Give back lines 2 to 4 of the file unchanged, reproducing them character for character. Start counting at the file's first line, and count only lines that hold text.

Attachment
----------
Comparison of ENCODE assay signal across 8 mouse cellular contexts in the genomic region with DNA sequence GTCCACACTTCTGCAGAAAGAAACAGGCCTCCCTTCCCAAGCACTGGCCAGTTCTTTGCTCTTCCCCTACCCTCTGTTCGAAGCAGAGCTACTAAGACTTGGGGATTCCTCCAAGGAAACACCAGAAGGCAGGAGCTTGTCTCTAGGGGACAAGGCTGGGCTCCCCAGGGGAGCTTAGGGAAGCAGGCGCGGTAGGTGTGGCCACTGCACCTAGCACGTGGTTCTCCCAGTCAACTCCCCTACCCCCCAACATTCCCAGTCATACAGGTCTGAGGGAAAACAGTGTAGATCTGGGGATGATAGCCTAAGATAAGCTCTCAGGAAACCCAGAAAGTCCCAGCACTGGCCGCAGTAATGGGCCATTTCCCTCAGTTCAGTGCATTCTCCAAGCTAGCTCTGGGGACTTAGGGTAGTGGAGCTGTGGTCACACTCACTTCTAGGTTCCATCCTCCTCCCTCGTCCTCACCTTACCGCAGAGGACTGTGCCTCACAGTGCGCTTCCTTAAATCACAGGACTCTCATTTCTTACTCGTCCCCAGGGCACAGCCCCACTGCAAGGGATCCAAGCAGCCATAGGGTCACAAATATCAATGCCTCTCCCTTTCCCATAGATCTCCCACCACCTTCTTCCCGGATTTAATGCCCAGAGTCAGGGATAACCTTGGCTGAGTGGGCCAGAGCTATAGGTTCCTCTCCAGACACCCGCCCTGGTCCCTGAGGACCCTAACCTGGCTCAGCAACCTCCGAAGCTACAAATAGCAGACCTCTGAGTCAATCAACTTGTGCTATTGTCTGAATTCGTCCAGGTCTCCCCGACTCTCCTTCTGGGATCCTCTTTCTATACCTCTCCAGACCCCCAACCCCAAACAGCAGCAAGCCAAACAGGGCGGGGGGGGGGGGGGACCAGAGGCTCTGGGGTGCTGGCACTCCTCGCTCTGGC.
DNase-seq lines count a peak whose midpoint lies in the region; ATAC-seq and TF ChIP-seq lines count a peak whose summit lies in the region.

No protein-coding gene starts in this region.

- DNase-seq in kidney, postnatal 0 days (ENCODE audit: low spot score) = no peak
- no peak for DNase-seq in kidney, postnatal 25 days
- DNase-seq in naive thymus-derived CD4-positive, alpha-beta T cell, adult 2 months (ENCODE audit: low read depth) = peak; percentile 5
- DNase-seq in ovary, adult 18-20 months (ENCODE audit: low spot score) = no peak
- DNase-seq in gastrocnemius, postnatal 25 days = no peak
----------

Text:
DNase-seq lines count a peak whose midpoint lies in the region; ATAC-seq and TF ChIP-seq lines count a peak whose summit lies in the region.

No protein-coding gene starts in this region.

- DNase-seq in kidney, postnatal 0 days (ENCODE audit: low spot score) = no peak